The Germans lost one old, pre-dreadnought - and therefore obsolete - battleship and one battlecruiser, four light cruisers and five destroyers.

In terms of casualties, over 6000 British sailors lost their lives compared to just over 2500 Germans. So in terms of combat losses, the British came off worst, in large measure because their vessels' decks were less well armoured and thus more vulnerable to plunging German shot.

But it was the Germans who retreated, and never again dared venture out to challenge the British fleet. So the Allied blockade remained in place, and British naval supremacy was never seriously challenged thereafter.

In consequence of these facts, it has been said that for the British Jutland marked a tactical defeat for the Royal Navy but a strategic victory.

Steve,

Has there ever been any under water research / footage of what those ships look like now. Like a Documentary made of that famous naval battle ?

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On this date in 1940, General Falkenhorst was appointed to command the planned German invasion of Norway

On this date in 1945, US forces completed the liberation of the Bataan Peninsular on Luzon

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Not to my knowedge, Kevin. Sorry.

But I have found this.....

http://news.sky.com/story/1503175/sunken-wrecks-of-epic-wwi-naval-battle-revealed

Steve ,

Quite interesting that the ships being under water for so long now are still pretty much intact . Less battle damage . As well as damage resulting upon impact with the sea bed. I had though that ships as old as these were . might not be in any recognizable ahpe . As they were riveted & not welding at the time they all were built . Though the pictures do lend a glance of them . To be still intact .

A great important . As well as informative post .

So I do Thank You , in posting it .

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On this date in 1940, General Falkenhorst was appointed to command the planned German invasion of Norway

On this date in 1942, Arthur Harris became the leader of RAF Bomber Command

On this date in 1945, US forces completed the liberation of the Bataan Peninsular on Luzon

Construction began on the Auschwitz concentration camp too, guess no one needs to remember this ........

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Construction began on the Auschwitz concentration camp too, guess no one needs to remember this ........

I think we all need to remember what actually happened there, and how it came to happen, as a reminder of where hate leads.....

Hmmm, I could have fun with this ....... I'll need to find the book, I'll get back to you.

I wonder if it's the same book that's helping me out sometimes? :wink: :laugh:

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I think we all need to remember what actually happened there, and how it came to happen, as a reminder of where hate leads.....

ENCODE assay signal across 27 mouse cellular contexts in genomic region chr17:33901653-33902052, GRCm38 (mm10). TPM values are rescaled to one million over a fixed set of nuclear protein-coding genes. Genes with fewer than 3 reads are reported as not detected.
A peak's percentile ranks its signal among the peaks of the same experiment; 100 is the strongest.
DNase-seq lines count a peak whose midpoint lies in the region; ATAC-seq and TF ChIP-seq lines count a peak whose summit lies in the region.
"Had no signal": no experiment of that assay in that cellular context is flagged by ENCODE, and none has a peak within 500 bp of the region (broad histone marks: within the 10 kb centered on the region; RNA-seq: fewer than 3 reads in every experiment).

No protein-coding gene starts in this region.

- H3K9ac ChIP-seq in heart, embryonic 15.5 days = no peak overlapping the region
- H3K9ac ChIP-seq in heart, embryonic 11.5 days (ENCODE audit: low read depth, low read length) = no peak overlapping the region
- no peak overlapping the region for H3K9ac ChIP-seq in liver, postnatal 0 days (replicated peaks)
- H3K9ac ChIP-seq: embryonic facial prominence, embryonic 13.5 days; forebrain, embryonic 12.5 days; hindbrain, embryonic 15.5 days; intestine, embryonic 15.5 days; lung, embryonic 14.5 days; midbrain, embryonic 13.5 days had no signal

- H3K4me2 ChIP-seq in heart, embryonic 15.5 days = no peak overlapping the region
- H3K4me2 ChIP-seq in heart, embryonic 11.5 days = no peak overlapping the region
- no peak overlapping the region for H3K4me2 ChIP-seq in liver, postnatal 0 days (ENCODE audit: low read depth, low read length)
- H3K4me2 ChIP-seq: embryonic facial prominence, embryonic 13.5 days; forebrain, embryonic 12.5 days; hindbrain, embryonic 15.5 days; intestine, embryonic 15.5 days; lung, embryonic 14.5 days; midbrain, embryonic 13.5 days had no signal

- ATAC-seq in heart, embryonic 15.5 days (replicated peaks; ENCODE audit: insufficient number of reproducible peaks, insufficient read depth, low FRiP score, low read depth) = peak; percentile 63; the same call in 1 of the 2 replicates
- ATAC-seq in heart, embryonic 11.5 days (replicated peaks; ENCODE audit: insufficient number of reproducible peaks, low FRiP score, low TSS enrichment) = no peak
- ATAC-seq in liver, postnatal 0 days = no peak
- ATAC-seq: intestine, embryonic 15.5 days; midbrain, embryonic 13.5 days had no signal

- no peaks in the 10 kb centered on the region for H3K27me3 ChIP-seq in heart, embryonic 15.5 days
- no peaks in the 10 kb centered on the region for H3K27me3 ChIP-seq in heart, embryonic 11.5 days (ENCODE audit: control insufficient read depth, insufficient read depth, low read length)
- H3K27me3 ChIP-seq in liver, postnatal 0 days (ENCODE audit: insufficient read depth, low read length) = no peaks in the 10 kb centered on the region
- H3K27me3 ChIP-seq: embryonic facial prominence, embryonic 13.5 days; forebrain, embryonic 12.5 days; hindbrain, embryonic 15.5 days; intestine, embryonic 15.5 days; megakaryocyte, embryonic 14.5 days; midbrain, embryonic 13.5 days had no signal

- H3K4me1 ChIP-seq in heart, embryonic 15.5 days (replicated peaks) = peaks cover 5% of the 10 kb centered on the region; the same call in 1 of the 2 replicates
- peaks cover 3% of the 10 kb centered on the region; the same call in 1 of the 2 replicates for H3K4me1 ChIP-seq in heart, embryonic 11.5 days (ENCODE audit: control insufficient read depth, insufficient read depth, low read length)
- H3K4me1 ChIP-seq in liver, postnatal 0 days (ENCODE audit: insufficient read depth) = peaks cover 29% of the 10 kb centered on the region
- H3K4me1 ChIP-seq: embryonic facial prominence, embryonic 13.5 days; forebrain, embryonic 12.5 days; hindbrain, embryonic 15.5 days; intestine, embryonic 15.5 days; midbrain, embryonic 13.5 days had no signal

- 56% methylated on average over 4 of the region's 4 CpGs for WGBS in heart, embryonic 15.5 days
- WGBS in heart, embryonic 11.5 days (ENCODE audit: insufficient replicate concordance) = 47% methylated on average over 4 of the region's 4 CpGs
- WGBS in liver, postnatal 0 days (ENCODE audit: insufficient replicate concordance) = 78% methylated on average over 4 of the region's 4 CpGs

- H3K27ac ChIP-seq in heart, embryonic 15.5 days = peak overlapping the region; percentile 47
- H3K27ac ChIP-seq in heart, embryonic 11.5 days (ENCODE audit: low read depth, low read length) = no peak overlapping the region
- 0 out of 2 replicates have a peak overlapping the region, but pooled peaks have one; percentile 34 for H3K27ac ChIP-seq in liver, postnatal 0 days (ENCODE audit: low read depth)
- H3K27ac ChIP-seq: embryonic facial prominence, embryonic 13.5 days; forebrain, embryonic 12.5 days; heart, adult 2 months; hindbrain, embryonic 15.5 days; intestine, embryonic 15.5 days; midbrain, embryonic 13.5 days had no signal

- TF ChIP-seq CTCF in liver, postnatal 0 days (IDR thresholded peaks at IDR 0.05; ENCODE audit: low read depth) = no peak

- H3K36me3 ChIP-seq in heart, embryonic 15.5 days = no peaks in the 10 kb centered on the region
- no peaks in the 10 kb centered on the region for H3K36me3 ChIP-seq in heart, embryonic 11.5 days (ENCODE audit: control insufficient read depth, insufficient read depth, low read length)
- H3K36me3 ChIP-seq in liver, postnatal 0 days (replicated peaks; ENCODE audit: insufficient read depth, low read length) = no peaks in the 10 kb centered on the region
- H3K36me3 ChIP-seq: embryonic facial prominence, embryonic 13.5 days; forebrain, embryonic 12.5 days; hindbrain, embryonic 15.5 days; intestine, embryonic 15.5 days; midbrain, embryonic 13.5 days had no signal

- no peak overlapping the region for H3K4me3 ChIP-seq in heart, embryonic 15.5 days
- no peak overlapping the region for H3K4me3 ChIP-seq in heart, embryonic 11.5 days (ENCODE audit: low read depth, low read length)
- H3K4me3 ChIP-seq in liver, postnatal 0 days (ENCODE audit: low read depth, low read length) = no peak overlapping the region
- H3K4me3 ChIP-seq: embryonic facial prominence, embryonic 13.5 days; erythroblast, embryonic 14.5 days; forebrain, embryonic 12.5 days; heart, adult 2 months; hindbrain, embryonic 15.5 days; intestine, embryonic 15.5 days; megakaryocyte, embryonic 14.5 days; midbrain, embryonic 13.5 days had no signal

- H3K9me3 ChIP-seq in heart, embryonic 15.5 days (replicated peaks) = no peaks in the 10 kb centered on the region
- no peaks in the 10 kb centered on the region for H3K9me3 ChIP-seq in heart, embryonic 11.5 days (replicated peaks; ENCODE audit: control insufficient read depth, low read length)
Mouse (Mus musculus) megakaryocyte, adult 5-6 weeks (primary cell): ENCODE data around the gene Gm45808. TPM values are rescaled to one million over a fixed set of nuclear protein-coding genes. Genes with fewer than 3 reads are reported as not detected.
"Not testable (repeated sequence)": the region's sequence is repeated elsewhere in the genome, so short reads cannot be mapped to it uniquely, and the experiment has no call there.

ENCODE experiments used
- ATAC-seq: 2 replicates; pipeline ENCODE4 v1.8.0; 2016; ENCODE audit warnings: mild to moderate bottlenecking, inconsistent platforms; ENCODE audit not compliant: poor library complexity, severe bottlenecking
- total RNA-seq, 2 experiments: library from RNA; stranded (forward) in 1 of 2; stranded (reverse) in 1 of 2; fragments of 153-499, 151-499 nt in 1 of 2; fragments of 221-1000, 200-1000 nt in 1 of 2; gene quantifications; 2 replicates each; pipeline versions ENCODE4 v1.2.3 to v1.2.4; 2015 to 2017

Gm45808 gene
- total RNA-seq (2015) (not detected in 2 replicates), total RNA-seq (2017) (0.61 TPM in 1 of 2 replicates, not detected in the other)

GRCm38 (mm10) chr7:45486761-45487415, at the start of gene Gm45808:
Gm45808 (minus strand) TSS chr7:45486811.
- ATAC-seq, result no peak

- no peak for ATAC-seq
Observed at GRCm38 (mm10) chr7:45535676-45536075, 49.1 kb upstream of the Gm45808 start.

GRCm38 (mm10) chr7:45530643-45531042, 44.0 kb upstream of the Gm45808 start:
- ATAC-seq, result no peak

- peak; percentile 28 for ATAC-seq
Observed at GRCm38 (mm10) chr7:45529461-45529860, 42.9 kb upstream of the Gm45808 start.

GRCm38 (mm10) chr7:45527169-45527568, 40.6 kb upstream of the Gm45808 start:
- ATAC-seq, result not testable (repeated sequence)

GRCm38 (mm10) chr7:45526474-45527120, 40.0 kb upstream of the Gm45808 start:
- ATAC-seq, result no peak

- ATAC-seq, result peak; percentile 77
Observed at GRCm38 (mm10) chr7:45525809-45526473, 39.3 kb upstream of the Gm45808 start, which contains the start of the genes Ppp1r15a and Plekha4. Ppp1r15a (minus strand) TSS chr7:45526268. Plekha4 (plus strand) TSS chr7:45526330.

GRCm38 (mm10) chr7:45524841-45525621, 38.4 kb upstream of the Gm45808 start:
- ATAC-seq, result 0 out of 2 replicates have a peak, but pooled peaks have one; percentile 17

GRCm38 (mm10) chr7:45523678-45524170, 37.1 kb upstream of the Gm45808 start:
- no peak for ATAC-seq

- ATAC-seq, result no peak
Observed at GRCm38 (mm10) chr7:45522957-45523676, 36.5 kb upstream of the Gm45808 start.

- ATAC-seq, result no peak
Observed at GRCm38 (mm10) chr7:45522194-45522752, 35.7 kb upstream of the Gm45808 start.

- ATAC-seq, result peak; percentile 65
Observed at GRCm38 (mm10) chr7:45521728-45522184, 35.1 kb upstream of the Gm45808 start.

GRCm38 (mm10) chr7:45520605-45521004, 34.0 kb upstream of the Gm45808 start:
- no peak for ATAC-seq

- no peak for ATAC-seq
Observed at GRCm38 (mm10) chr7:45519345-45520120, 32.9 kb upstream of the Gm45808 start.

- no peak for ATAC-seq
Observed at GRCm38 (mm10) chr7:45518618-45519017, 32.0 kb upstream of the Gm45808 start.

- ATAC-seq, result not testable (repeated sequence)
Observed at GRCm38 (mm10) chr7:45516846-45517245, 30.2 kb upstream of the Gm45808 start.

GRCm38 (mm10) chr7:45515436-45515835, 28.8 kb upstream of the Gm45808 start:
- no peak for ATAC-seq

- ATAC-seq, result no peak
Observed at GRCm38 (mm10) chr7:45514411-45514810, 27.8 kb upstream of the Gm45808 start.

I wonder if it's the same book that's helping me out sometimes? :wink: :laugh:

A saying that reminds me of what total evil the Nazi regime was . is this '' Least We Forget , It will happen Again , If We are Not Vigilant "

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I think we all need to remember what actually happened there, and how it came to happen, as a reminder of where hate leads.....

I wonder if it's the same book that's helping me out sometimes? :wink: :laugh:

The Almanac of World War II, 1982. Think I picked it up at a rummage sale in Dumphries, name on the inside is a Mr Colin Murphy.

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The Almanac of World War II, 1982. Think I picked it up at a rummage sale in Dumphries, name on the inside is a Mr Colin Murphy.

Oh OK. Mine is World War 2 Day by Day, 1989

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On February 22nd in 1940, Soviet forces began to occupy the Finnish islands in the Gulf of Finland

In 1942, Arthur Harris became the leader of RAF Bomber Command

In 1943, the Germans launched a counter-attack on the eastern front, aiming to retake Kharkov

In 1945, British forces landed on Kangaw Island off the west coast of Burma

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On February 22nd in 1940, Soviet forces began to occupy the Finnish islands in the Gulf of Finland

In 1942, Arthur Harris became the leader of RAF Bomber Command

In 1943, the Germans launched a counter-attack on the eastern front, aiming to retake Kharkov

In 1945, British forces landed on Kangaw Island off the west coast of Burma

In 1942, General MacArthur was ordered to leave the Philipines and set up base in Australia.

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1942 The Battle Of Midway Island in the Pacific ocean . Was the turning point in the war between Japan and America .

Where the Japanese lost 4 major carriers and a heavy cruiser . To that of America losing one carrier and a destroyer . In that Naval battle that took place on June 4 - 6 1942

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On this day 2 - 23 - 1945 , The U.S. Flag was raised on Mount Suribachi on Iwo Jima . Though the island was not completely secured . until April 1945 . Which was the most bloodest battle so far in the Pacific theater .

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On this day 2 - 23 - 1945 , The U.S. Flag was raised on Mount Suribachi on Iwo Jima . Though the island was not completely secured . until April 1945 . Which was the most bloodest battle so far in the Pacific theater .

Also on February 23rd 1945, Soviet forces captured Poznan in western Poland. And in the Arctic a German JU88 bomber sunk a British merchant ship, the last merchant ship to be sunk by German aircraft in World War 2.

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Steve , Have you ever researched about the sinking of the H.M.S. Edinburgh ?